Nigeria Economic Update, Fall 2019: Jumpstarting Inclusive Growth - Unlocking the Productive Potential of Nigeria’s People and Resource Endowments

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Nigeria continues its recovery from the 2016 recession, sustaining an estimated 2 percent growthrate in 2019. The collapse of global oil prices during 2014–16, combined with lower domestic oil production, led to a sudden slowdown in economic activity. Nigeria’s annual real GDP growth rate, which averaged 7 percent from 2000 to 2014, fell to 2.7 percent in 2015 and to -1.6 percent in 2016. Growth rebounded to 0.8 percent in 2017, 1.9 percent in 2018, and then plateaued at 2 percent in the first half of 2019, where it is expected to remain for the rest of the year. Services, particularly telecoms, remained the main driver of growth in 2019, although trade started contracting amidst increasing use of policy measures aimed at import substitution. Agricultural growth picked up slightly but remains affected by insurgency in the Northeast region and ongoing farmer-herder conflicts. Industrial performance was mixed: growth in the oil sector remained stable, but manufacturing production slowed in a context of weaker power sector supply. Overall, the slow pace of recovery in 2019 is attributable to weak consumer demand and lower public and private investment. The annual headline inflation rate fell from a peak of 15.7 percent in 2016 to a projected 11.6 percent in 2019 but remains high and above the central bank’s target of 6–9 percent. The focus section of this report analyzes the evolution of productivity in Nigeria and identifies policies and institutions that can leverage productivity growth to accelerate Nigeria’s economic expansion and create new job opportunities. The analysis highlights four key priorities. First, ensuring policy transparency and predictability will be critical to reduce investment risk and promote growth outside the extractive industry. Second, investing in infrastructure, strengthening land tenure security, improving educational outcomes, and liberalizing the trade regime and enhancing trade and transport facilitation would help develop value chains and facilitate the efficient reallocation of factors of production, making Nigeria more cost-competitive. Third, reducing regulatory discretion would help attract foreign and domestic investment to the nonoil sector, encourage competition, and promote formalization.And fourth, improving access to finance could enable new firms to compete with incumbents and allow more productive firms to scale up their operations. Actions in these areas would lay the groundwork for Nigeria’s transition to a new economic model that more effectively utilizes its large, young population and abundant natural resources to support sustainable growth and poverty reduction.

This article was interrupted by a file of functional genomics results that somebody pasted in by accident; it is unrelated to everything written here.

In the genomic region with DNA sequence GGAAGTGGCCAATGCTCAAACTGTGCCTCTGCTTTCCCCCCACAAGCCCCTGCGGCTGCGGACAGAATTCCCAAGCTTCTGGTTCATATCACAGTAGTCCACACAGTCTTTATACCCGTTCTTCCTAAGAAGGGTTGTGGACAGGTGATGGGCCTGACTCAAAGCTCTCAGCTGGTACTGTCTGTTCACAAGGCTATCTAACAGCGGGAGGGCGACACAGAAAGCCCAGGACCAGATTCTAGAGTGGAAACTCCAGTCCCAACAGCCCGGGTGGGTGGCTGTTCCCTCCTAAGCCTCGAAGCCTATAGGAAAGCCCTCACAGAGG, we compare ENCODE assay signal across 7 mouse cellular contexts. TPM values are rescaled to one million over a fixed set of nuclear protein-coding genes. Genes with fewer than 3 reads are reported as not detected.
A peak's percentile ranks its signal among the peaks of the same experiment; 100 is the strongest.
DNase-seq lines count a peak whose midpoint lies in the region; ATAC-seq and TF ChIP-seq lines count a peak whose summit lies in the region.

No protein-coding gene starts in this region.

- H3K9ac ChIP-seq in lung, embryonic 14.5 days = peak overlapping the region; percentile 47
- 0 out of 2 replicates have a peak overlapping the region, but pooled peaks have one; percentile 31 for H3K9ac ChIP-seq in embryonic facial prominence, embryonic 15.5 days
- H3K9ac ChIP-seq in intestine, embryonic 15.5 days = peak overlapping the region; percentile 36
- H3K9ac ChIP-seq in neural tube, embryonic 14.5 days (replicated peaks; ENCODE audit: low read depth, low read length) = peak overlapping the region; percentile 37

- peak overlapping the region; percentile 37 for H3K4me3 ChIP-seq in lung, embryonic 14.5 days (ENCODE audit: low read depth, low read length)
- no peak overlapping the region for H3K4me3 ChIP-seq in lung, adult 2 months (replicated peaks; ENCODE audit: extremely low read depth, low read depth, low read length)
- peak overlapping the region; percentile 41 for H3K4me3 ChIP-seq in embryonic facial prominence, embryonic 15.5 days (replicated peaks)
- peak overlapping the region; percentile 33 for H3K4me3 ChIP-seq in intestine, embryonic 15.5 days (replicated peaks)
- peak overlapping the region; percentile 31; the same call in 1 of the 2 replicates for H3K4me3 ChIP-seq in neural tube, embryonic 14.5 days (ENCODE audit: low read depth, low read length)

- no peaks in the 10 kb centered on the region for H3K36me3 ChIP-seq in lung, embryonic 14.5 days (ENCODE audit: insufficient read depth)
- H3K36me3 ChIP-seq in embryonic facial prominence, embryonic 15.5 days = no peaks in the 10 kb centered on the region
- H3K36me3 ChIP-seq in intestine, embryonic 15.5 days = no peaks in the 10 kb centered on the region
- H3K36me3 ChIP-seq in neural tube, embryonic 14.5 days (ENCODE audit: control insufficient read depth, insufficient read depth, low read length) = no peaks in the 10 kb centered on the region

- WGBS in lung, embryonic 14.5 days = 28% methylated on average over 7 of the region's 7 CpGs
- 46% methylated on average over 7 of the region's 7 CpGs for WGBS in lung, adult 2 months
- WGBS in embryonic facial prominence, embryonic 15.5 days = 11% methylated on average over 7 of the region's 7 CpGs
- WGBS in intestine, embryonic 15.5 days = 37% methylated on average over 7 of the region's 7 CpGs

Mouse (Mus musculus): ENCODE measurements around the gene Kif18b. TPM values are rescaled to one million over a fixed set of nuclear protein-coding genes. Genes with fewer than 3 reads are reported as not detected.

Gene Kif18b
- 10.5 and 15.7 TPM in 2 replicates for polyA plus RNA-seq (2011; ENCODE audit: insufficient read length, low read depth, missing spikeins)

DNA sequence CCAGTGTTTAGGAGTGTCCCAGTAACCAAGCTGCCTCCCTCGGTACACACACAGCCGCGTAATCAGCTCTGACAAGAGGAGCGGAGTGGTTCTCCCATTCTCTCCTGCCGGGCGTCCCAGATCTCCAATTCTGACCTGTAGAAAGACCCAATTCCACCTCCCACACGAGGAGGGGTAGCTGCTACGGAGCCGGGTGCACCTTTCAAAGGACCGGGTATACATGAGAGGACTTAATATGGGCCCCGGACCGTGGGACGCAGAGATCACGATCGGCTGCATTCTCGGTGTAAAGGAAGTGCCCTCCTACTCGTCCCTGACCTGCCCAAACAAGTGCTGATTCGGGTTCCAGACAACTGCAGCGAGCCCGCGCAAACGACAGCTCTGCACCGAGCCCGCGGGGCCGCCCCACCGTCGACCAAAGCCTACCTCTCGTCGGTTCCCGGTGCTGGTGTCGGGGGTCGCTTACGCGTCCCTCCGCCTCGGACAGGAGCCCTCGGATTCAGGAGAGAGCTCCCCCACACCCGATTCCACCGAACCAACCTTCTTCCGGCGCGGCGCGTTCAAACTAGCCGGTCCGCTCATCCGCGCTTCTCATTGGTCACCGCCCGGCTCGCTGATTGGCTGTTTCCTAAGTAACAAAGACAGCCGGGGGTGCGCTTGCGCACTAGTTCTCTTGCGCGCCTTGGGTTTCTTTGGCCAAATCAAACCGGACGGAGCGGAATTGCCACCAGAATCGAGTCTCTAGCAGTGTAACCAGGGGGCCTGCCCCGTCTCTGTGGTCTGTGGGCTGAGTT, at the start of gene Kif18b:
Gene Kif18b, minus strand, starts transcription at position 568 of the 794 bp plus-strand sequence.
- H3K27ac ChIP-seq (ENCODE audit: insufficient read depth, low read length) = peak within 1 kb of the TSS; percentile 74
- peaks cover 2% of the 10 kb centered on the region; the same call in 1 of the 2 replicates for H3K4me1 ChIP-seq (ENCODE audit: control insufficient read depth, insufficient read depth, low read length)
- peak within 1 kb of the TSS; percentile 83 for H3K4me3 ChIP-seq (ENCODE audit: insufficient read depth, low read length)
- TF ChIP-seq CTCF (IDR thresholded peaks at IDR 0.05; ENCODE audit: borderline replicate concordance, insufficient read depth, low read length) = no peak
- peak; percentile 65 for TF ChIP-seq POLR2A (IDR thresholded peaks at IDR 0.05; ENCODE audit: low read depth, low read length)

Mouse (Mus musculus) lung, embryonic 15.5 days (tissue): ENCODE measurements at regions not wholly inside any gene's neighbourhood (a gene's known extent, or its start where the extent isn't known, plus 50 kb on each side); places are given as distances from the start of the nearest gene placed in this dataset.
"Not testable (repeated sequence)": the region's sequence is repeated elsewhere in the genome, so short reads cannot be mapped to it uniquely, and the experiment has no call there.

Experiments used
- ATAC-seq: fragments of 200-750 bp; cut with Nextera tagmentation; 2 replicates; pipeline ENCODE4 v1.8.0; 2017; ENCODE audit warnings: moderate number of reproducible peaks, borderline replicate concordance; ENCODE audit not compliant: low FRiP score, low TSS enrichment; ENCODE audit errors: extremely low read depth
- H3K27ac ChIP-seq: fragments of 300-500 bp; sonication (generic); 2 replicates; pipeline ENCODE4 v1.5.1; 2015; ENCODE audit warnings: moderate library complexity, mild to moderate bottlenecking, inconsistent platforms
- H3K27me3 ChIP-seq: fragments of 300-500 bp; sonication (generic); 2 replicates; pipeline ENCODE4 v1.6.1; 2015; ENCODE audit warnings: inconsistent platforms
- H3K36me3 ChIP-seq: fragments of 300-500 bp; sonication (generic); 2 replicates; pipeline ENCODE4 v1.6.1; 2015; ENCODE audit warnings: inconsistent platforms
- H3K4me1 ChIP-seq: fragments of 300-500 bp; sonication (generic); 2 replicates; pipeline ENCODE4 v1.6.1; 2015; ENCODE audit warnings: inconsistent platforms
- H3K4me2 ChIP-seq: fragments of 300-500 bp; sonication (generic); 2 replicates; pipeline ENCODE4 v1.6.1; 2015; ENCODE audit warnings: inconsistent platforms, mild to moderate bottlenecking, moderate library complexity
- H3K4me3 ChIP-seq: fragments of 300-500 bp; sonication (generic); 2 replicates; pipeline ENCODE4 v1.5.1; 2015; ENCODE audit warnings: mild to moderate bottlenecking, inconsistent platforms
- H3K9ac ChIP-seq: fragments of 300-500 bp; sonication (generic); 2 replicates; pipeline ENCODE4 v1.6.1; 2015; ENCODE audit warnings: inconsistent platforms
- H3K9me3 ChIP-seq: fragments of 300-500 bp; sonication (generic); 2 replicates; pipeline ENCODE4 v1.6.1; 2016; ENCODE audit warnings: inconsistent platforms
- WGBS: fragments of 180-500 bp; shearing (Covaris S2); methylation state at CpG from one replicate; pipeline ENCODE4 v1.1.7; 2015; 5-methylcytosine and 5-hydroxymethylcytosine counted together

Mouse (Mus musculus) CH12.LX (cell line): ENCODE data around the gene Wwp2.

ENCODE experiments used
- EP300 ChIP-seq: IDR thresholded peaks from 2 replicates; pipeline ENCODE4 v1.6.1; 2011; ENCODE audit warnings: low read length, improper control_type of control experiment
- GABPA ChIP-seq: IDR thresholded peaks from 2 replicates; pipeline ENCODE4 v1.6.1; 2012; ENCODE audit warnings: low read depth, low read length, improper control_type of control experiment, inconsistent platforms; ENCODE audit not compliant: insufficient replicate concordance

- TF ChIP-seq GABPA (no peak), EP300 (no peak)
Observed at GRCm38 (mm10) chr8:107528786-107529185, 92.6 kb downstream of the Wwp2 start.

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World Bank Group. 2019. Nigeria Economic Update, Fall 2019: Jumpstarting Inclusive Growth - Unlocking the Productive Potential of Nigeria’s People and Resource Endowments. © Washington, DC: World Bank. License: CC BY 3.0 IGO.
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